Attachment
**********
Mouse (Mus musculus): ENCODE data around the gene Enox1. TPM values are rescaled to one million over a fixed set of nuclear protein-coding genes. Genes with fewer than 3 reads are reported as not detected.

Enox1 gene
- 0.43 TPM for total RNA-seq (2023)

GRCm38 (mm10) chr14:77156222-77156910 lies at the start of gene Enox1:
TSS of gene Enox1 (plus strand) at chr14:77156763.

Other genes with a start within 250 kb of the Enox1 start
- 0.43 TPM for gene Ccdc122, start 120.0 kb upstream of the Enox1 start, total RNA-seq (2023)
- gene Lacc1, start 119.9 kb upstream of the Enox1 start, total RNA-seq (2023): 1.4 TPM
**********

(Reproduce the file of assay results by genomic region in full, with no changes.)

Mouse (Mus musculus): ENCODE data around the gene Enox1. TPM values are rescaled to one million over a fixed set of nuclear protein-coding genes. Genes with fewer than 3 reads are reported as not detected.

Enox1 gene
- 0.43 TPM for total RNA-seq (2023)

GRCm38 (mm10) chr14:77156222-77156910 lies at the start of gene Enox1:
TSS of gene Enox1 (plus strand) at chr14:77156763.

Other genes with a start within 250 kb of the Enox1 start
- 0.43 TPM for gene Ccdc122, start 120.0 kb upstream of the Enox1 start, total RNA-seq (2023)
- gene Lacc1, start 119.9 kb upstream of the Enox1 start, total RNA-seq (2023): 1.4 TPM